How does the US regain its place as a global power?

Rick Bright testifies before Congress

Screenshot / C-SPAN

The US is still in no position to help its own citizens, let alone stride onto the world stage. Even if the US is able to manage its own spread of COVID, it may be too late to get a ticket to the global pandemic response party. Already far behind China in the production of supplies and offers of assistance, the development of the first successful vaccine is the last thing the US might be able to offer.

With near-daily prognostications about the imminence of a vaccine, Trump has clearly placed all the American eggs in the vaccine basket. Beyond the obvious need of a country suffering an immense wave of outbreaks, it may also be the only way the US can re-emerge from this pandemic as a global power.

But even if US pharmaceutical companies can pull that rabbit out of their hat, there’s more to it than yelling, “Eureka!” in a lab coat and heading out to a rave. Dr. Rick Bright warned a House of Representatives subcommittee in May that it can take as much as two years to manufacture the millions of vials and syringes it will take to deliver a vaccine. And like the rest of US response, this preparation has yet to get off of the ground.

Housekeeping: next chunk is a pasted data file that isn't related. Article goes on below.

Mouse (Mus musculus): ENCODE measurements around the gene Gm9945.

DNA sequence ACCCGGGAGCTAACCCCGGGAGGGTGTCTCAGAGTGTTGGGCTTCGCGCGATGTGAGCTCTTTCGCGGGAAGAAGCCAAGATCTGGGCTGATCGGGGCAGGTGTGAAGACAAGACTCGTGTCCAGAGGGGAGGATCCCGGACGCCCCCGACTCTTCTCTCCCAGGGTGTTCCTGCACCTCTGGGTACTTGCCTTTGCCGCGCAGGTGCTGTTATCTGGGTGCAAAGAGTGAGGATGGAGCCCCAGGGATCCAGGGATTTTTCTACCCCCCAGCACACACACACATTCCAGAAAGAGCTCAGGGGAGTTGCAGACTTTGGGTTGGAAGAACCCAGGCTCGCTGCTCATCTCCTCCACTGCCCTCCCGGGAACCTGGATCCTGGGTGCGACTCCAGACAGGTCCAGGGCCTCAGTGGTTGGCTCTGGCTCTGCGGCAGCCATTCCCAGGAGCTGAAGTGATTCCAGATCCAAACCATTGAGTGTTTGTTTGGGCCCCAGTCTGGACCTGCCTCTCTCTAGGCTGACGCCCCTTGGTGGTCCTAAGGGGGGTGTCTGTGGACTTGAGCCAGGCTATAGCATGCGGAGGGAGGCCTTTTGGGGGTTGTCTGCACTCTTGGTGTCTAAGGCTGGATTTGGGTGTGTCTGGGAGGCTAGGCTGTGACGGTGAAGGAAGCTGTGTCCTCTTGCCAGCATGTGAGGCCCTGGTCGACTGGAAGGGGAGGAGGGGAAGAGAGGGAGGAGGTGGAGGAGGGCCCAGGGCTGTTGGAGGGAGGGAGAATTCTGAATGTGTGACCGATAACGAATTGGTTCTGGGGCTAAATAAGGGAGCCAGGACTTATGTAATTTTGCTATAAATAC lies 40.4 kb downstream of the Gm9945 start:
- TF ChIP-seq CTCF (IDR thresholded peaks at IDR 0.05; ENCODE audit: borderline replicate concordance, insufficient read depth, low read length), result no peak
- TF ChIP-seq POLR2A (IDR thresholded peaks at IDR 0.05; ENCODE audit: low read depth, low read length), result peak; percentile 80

Whenever a vaccine becomes available, there is no one company that can produce enough for our country or for the world. We’ll have limited supplies. We need to have a strategy and plan in place now to make sure we cannot only fill that vaccine, make it, distribute it, but administer it in a fair and equitable plan. We don’t have that yet and it’s a significant concern. — Dr. Rick Bright

Cooperation

A group of world leaders standing in rows

Wikimedia

If the US does develop the first stable vaccine, it will require supplies from China for domestic production, and cooperation with other global powers for world distribution.

No matter what area of leadership, if the US wants to regain its footing as a global power, it will require cooperation with China. Trump supporters may crow when the current administration plays the blame game. But the world needed leadership eight months ago, and China stepped up. Finger-pointing didn’t get ventilators to Italy. Finger-pointing didn’t get masks to Africa. Finger-pointing didn’t get PPE to US citizens.

China did.

And the world was watching.